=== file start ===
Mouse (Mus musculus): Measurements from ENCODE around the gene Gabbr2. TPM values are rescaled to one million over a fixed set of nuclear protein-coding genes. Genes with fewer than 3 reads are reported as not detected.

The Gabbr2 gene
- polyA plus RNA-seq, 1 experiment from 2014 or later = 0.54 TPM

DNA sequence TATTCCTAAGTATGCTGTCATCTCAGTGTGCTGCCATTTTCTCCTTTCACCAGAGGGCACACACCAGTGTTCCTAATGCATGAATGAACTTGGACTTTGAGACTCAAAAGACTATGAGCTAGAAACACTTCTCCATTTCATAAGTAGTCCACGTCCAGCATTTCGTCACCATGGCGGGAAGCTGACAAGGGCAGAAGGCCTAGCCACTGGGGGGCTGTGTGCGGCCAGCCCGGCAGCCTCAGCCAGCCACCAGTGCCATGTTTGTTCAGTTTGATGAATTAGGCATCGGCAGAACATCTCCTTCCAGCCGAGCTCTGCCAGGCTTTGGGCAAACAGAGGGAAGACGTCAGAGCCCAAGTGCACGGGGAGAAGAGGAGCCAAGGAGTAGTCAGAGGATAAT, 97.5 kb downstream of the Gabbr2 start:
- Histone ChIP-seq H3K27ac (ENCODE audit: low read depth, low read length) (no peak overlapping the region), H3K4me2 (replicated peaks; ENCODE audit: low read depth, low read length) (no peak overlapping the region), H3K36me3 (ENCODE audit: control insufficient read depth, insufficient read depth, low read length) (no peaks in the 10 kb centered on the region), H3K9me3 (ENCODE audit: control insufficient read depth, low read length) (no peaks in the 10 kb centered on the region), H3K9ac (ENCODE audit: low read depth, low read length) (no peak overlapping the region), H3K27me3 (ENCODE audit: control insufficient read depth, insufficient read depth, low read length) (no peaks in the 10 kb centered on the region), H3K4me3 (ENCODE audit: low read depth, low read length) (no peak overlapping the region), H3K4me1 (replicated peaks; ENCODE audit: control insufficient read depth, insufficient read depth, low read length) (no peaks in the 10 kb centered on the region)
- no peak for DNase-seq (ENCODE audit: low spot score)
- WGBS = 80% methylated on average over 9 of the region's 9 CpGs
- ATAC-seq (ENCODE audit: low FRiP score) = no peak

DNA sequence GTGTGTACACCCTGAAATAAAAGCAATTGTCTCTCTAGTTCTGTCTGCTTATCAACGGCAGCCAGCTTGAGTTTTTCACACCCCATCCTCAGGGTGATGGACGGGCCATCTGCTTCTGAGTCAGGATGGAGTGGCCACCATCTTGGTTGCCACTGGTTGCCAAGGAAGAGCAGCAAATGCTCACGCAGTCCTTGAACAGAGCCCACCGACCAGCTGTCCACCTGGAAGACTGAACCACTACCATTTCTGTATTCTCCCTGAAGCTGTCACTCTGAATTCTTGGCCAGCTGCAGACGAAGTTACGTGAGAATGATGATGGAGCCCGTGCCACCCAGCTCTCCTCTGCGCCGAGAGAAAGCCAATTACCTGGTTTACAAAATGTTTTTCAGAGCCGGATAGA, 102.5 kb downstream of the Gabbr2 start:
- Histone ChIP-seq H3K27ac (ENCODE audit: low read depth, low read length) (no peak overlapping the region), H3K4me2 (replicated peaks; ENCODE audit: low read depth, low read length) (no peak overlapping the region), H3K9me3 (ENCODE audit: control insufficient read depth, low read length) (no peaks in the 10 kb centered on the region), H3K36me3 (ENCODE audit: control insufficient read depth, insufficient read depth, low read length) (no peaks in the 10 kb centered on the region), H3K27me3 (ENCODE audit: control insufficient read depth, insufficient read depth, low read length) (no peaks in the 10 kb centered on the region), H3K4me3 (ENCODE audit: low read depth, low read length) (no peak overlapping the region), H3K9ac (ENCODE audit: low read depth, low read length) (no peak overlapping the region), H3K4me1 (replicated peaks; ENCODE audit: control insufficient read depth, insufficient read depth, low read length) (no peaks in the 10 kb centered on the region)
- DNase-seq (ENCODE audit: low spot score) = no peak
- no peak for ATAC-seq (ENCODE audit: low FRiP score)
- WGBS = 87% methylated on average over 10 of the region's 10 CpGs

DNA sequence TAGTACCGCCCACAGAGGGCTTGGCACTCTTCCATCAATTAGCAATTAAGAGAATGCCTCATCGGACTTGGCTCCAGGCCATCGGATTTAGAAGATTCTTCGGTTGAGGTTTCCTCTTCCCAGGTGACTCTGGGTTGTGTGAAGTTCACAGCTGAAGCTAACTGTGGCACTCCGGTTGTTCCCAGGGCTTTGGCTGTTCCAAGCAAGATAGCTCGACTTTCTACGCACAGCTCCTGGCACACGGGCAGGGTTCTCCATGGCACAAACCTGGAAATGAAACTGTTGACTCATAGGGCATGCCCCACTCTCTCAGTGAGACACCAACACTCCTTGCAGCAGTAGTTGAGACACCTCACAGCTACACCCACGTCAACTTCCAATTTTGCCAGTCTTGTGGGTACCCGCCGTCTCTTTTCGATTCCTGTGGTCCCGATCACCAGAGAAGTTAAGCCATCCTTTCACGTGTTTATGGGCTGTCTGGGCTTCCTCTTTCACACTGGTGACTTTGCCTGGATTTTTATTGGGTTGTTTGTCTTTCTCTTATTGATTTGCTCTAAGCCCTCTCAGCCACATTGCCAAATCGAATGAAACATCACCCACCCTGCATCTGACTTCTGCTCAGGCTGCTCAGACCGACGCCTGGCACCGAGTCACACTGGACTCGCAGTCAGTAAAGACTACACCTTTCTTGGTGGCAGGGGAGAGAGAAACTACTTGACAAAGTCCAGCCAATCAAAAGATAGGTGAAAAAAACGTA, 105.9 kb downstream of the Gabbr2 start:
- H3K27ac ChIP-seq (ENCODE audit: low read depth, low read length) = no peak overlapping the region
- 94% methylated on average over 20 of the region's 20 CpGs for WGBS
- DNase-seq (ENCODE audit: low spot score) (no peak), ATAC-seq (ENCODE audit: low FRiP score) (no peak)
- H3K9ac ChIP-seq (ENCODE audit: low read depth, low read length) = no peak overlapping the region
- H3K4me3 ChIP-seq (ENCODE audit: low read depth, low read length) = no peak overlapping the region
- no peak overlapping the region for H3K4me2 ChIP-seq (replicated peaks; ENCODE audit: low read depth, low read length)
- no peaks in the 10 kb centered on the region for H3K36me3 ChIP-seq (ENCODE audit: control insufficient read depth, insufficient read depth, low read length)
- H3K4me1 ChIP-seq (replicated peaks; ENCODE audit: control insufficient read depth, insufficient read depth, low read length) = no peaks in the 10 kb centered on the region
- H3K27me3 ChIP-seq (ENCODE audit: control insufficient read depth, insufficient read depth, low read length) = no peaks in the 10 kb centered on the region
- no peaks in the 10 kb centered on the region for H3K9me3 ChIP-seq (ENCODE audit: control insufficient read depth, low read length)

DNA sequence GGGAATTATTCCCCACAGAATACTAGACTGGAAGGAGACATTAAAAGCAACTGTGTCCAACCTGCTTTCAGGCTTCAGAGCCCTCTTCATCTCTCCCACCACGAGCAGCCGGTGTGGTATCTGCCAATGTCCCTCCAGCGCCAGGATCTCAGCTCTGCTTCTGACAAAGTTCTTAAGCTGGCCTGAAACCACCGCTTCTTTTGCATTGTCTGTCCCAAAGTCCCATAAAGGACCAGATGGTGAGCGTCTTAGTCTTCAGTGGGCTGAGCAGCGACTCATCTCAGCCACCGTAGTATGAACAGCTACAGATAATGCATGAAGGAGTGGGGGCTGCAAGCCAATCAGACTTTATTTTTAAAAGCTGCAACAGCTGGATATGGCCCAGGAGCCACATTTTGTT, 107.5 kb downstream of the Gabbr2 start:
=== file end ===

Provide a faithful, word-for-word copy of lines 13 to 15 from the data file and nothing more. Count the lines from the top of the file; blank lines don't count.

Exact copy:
- WGBS = 87% methylated on average over 10 of the region's 10 CpGs

DNA sequence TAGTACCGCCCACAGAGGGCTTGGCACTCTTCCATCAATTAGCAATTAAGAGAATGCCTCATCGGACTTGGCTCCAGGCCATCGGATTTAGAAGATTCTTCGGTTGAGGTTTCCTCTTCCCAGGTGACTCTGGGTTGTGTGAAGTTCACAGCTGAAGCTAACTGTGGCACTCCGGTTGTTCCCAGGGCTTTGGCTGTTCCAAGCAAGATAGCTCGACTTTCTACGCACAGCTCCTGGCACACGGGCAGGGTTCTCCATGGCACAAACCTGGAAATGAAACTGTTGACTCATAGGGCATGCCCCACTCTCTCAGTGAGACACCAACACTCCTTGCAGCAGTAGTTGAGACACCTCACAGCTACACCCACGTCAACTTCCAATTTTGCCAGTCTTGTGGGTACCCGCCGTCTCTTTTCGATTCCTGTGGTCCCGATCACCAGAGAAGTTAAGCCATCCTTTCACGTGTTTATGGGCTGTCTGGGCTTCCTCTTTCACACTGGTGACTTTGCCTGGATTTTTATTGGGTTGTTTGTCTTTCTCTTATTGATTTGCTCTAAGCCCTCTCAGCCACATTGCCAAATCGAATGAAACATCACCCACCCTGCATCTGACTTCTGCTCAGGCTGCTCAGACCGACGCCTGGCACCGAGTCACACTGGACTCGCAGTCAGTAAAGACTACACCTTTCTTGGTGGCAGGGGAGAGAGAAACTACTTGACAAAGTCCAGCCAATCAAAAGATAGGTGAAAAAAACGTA, 105.9 kb downstream of the Gabbr2 start:
- H3K27ac ChIP-seq (ENCODE audit: low read depth, low read length) = no peak overlapping the region